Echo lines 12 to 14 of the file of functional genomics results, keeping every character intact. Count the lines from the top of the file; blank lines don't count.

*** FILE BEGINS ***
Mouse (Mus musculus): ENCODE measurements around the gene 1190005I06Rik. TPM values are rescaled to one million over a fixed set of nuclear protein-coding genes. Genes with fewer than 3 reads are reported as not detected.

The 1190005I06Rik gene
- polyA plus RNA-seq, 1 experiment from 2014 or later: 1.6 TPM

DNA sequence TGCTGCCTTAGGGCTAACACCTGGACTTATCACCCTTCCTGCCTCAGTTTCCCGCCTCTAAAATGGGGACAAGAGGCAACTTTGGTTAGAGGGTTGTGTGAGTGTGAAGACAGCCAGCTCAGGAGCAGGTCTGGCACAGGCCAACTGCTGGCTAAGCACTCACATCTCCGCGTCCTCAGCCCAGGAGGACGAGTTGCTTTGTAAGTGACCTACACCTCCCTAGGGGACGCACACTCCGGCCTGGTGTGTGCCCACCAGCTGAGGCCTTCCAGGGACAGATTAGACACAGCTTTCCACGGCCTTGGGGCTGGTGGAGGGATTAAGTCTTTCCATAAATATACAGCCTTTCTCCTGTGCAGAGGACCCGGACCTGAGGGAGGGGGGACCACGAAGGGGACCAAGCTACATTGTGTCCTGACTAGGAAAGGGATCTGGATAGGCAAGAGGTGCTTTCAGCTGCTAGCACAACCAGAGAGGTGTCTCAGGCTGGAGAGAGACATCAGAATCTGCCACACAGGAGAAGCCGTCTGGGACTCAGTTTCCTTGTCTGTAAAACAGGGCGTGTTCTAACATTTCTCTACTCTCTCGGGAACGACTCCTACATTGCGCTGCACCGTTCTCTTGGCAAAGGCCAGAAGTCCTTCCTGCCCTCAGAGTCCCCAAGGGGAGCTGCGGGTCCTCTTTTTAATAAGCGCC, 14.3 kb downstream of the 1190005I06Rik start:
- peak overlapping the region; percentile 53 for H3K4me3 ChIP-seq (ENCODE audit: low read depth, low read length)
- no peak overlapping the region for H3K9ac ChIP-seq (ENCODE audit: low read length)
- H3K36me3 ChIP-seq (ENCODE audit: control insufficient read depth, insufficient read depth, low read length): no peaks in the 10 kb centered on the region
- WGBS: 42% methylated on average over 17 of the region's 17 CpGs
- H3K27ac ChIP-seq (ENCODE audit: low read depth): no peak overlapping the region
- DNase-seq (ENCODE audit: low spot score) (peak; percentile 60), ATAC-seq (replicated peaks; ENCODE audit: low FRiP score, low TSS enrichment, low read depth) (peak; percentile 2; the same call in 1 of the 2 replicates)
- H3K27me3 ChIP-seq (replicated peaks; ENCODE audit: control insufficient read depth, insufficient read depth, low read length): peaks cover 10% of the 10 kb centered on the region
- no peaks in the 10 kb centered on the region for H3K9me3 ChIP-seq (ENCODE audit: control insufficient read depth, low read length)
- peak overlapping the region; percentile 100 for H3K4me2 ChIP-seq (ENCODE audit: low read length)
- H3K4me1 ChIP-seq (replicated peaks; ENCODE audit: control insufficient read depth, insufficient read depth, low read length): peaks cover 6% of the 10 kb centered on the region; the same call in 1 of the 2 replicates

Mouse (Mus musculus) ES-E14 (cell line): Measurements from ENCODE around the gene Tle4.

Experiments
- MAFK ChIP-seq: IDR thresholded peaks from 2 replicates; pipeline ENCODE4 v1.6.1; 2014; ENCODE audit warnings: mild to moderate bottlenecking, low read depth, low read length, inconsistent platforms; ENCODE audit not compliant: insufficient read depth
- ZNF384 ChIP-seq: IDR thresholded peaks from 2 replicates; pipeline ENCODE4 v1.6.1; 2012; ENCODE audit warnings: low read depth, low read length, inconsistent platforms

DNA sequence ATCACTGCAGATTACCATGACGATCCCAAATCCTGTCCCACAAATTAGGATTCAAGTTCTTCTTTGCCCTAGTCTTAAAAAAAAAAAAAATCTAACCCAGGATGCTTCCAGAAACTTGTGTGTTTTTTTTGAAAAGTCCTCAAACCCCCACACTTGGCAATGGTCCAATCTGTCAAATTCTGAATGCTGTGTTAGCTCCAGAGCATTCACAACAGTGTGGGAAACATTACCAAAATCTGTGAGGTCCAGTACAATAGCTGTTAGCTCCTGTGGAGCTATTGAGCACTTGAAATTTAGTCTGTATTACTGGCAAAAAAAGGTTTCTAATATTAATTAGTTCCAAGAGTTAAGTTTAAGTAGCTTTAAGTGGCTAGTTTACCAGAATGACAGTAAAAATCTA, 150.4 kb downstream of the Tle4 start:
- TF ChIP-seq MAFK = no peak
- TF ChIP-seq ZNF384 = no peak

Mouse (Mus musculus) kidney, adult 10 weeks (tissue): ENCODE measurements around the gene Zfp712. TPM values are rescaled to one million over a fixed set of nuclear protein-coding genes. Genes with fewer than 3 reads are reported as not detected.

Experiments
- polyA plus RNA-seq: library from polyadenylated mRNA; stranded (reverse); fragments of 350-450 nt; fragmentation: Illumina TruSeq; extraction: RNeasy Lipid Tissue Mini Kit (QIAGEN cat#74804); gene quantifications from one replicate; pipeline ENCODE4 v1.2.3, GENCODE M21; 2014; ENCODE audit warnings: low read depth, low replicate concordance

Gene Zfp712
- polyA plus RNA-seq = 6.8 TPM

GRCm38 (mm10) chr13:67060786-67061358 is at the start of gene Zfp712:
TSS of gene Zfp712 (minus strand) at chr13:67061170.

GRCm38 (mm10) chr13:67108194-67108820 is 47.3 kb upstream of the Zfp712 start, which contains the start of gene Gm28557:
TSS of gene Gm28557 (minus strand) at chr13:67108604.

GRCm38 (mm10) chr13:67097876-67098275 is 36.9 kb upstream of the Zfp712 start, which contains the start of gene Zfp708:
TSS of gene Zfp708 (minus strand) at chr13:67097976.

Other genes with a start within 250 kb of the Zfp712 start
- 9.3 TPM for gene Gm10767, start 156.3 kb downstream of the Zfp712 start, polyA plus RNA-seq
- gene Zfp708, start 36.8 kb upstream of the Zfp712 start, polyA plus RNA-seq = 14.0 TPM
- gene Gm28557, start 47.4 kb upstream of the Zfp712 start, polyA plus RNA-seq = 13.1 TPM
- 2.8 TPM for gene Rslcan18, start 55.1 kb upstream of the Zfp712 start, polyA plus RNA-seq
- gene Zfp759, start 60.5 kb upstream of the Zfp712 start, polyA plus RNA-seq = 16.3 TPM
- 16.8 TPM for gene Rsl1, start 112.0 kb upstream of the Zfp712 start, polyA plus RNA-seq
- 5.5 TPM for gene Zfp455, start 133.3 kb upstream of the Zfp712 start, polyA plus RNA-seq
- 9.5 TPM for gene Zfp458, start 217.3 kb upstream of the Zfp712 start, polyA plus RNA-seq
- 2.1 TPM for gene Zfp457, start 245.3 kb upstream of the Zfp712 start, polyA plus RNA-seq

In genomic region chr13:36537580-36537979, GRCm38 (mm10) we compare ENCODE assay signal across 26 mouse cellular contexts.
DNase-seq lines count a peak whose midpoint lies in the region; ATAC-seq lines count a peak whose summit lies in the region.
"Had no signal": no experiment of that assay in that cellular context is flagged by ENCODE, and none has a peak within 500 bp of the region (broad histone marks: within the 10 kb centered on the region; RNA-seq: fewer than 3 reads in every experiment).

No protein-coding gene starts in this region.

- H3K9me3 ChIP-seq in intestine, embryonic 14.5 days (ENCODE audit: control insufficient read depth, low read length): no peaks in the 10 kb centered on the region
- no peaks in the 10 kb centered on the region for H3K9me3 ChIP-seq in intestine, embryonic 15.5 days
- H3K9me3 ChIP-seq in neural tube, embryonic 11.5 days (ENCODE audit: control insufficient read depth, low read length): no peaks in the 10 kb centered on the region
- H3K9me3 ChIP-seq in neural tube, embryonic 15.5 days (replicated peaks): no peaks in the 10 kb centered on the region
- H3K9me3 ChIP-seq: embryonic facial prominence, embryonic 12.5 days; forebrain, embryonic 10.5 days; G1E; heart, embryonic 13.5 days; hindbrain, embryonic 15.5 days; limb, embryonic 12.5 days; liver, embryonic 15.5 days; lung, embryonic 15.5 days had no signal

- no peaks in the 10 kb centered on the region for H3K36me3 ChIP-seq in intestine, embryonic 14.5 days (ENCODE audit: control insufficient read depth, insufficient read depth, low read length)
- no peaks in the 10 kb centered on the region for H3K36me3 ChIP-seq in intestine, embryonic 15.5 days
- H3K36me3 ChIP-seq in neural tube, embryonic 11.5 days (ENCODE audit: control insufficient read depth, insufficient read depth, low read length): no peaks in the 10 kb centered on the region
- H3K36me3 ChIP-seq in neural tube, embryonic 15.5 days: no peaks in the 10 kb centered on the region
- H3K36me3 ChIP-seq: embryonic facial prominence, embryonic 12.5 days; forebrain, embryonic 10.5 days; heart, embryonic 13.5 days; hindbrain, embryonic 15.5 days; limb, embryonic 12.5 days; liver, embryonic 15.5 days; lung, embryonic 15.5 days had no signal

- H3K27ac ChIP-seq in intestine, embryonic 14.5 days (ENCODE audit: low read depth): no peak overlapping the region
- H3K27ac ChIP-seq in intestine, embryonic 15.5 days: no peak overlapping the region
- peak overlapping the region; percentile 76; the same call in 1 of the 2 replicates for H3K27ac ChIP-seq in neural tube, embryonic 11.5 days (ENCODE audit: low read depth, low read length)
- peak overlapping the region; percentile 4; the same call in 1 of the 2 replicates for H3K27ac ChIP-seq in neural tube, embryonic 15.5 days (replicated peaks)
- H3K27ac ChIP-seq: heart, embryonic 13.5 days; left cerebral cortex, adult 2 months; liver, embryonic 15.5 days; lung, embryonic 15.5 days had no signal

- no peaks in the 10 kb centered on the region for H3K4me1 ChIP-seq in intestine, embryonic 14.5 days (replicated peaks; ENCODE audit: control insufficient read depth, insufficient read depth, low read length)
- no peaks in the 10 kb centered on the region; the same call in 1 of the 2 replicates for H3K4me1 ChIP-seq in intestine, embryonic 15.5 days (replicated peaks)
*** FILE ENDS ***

- no peaks in the 10 kb centered on the region for H3K9me3 ChIP-seq (ENCODE audit: control insufficient read depth, low read length)
- peak overlapping the region; percentile 100 for H3K4me2 ChIP-seq (ENCODE audit: low read length)
- H3K4me1 ChIP-seq (replicated peaks; ENCODE audit: control insufficient read depth, insufficient read depth, low read length): peaks cover 6% of the 10 kb centered on the region; the same call in 1 of the 2 replicates